The Boeing Company (BA 1.34%) is bullish on air cargo demand, and that could be good news for package delivery companies United Parcel Service (UPS -0.32%) and FedEx Corporation (FDX -0.68%). Let's look at what Boeing's latest long-term forecast for air cargo traffic means, and why it's important for the investment case for all three stocks.

Boeing's air-cargo market forecast

Every two years, Boeing publishes its World Air Cargo Forecast, and this year's forecast had plenty of good news for the freight industry. The key highlights from the report:

  • Following a period of sluggish growth in 2011-2016, air cargo traffic has recovered, and Boeing expects it to grow 4.2% per year over the next 20 years.
  • E-commerce is a key driver of global cargo growth.
  • Asia will lead the way in air cargo growth with domestic China traffic forecast to grow 6.3% annually in the period, and Intra-East Asia traffic up 5.8% each year. .
  • Dedicated freighter aircraft are expected to carry half of world air cargo demand.

In a nutshell, the forecast is positive for Boeing as it implies strong demand for wide-body freighters -- supporting Boeing CEO Dennis Muilenburg's belief in a pickup in wide-body demand at the start of the next decade. And it suggests support for the narrow-body market, as Boeing estimates 1,170 standard-body aircraft will be converted to freighters in the period.

A cargo plane being loaded.

Image source: Getty Images

If Muilenburg is right about a boost in wide-body orders coming from replacement demand in commercial aviation -- with airlines seen as waiting for Boeing's new 777X to enter production -- and a pickup in freighter demand, then Boeing's traditional leadership in wide-body aircraft will come to the fore.

For reference, the forecast calls for the worldwide freighter fleet to expand by more than 70% from 1,870 planes to 3,260 in 20 years, a growth rate of 2.8% per annum. Throw in demand for wide-body passenger aircraft (Boeing estimates the global wide-body passenger fleet will increase by around 8,200 in the next two decades), and overall wide-body airplane growth of around 4.9% per annum looks possible -- good news for Boeing.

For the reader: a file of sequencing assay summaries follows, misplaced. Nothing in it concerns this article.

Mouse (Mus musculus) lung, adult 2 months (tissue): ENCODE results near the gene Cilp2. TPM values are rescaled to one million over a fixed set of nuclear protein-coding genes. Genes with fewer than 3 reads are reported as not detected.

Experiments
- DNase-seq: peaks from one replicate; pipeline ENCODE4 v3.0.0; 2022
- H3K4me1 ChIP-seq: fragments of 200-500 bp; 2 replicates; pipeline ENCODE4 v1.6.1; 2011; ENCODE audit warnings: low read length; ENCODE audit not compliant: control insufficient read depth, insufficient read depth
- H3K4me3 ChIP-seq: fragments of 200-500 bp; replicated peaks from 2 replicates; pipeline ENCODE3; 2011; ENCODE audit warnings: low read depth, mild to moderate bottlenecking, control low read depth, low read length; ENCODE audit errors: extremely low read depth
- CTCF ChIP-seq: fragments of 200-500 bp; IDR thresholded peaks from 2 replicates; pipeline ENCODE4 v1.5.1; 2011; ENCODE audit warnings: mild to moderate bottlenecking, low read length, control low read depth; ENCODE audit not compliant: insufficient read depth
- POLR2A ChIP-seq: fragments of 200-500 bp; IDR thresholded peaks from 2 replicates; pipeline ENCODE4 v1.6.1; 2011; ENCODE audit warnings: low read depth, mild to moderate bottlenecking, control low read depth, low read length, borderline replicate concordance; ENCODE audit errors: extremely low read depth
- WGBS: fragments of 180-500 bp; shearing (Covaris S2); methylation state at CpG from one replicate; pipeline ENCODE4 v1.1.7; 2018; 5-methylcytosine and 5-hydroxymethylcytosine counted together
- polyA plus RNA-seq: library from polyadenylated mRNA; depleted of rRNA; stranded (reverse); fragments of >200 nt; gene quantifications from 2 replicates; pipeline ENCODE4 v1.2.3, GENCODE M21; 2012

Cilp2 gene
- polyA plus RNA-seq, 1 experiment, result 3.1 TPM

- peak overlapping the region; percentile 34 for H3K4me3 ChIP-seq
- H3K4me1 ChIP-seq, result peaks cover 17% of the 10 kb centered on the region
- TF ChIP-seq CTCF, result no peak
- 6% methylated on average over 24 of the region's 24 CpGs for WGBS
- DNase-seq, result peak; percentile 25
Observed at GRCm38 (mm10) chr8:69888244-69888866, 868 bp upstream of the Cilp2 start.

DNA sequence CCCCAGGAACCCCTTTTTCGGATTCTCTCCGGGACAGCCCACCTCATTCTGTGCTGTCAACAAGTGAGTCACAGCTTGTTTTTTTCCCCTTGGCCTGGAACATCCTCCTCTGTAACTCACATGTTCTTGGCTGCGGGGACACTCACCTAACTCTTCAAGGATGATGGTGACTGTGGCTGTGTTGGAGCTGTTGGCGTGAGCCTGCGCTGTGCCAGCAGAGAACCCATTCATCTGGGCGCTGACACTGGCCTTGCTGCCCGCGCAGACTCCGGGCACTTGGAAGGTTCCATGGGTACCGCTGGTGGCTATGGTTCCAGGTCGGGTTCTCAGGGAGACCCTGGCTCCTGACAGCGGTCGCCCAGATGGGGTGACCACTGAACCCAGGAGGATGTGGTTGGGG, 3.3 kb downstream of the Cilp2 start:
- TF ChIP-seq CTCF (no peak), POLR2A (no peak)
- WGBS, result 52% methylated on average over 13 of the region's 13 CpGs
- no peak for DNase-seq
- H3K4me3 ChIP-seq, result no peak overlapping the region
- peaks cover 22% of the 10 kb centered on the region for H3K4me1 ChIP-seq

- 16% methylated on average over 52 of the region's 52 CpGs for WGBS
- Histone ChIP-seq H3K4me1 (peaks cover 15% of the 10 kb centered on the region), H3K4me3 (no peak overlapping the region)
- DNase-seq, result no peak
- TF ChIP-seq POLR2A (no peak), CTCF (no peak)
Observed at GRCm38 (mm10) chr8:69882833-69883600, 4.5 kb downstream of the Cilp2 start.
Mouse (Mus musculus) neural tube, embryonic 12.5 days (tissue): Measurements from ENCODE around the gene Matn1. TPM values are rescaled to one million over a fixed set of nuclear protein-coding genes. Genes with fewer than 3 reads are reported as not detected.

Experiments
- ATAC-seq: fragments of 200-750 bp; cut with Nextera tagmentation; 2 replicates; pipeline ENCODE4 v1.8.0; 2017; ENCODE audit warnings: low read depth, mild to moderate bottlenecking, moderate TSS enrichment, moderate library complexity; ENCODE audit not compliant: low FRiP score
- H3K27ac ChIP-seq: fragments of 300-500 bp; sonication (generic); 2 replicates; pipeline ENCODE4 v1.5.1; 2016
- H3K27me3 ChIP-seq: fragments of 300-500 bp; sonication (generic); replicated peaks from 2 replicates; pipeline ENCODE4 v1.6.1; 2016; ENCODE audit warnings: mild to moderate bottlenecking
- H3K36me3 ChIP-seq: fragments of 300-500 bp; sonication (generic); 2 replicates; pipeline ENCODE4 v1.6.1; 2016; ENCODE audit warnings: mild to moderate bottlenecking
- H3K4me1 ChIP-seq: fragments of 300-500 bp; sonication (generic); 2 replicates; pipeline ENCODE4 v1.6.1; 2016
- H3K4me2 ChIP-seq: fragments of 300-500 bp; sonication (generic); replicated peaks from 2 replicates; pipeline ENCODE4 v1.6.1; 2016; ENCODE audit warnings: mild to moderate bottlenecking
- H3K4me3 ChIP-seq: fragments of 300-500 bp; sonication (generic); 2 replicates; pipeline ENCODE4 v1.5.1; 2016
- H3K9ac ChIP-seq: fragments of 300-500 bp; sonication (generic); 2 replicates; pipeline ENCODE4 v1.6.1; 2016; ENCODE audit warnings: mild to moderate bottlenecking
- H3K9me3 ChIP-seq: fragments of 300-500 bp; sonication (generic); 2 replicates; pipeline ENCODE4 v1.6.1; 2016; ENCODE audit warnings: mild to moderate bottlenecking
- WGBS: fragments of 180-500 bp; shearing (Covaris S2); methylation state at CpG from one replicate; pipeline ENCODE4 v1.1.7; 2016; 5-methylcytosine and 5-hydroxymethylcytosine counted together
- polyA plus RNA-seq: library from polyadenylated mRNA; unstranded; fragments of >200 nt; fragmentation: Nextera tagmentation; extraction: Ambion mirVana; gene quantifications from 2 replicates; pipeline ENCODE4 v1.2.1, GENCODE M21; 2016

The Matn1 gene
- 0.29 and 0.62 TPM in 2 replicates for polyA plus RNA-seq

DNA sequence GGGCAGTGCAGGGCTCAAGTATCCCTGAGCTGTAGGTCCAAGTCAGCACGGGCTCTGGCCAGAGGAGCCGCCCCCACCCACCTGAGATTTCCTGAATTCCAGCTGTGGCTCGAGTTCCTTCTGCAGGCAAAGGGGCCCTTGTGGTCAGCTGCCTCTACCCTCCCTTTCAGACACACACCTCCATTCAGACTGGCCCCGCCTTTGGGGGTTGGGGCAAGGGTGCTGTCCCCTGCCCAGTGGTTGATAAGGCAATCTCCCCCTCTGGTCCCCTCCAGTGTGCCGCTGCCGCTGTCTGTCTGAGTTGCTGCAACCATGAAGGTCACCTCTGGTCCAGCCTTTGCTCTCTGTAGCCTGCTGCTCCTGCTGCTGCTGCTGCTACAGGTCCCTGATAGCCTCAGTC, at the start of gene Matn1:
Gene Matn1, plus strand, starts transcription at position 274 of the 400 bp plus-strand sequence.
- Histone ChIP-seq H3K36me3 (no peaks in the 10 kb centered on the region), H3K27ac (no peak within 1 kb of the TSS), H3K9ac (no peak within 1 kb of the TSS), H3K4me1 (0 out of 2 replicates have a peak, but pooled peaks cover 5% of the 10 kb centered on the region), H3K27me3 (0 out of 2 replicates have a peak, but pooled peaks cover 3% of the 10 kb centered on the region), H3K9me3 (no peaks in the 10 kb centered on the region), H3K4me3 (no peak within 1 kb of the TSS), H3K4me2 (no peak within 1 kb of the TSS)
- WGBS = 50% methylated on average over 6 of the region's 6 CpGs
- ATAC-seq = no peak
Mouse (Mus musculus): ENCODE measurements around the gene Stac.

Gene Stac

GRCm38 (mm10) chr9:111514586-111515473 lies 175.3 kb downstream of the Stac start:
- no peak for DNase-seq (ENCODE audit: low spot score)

UPS and FedEx will also benefit

If Boeing's projection of 4.2% annual growth in cargo traffic over the next 20 years is correct, then it stands to reason that UPS and FedEx will also benefit significantly, particularly if e-commerce is a large reason behind the growth. Both companies have been significantly investing in building out infrastructure

As you can see below, the 2011-2016 period saw sluggish growth, and it's only in the last two years that cargo growth has been above 4% for two consecutive years -- the first time in over a decade.

Cargo growth vs. economic growth

Data source: International Air Transport Association. Year-on-year growth. 

A sustained expansion in global trade will obviously benefit both companies, not least because FedEx has invested to expand its European presence by acquiring TNT Express.

Meanwhile, UPS recently announced a series of so-called "transformational initiatives," which include continuing the expansion of its high-growth international markets. UPS has increased intercontinental air-express capacity by more than 10% as new, higher capacity cargo jets are added to its fleet.

The company has completed about two-thirds of its previously announced European network expansion and has recently opened new "super hubs" in Paris and London, according to the press release on the transformation initiatives.

While Asia is expected to lead the growth in demand, UPS and FedEx have relatively little exposure to places like China, the forecast calls for a step-change in growth in Europe-North America trade. Boeing's forecast predicts Europe-North America to grow at a rate of 2.5% from 2018-2037 compared to 0% from 2007-2017. 

Both companies have positioned themselves for long-term e-commerce and cargo growth. And if Boeing is right, then the package delivery companies will see that growth.

The takeaway for investors

It's easy to criticize Boeing's report as a self-serving exercise in talking up demand for its wide-body aircraft. But it appears to be based on solid fundamentals and assumptions regarding trends (growth in cargo traffic and e-commerce) that are already in place. Indeed, UPS and FedEx are clearly preparing themselves.

Based on current trends, Boeing's optimism is justified. The real question is: Can these trends continue over the long term? The answer is likely to be that economic growth and cargo growth will fluctuate over time, but notwithstanding that, e-commerce growth looks assured. All told, provided there isn't an escalation in trade tariffs in the long run, then Boeing's forecast looks sound -- and UPS and FedEx will see the benefit, too.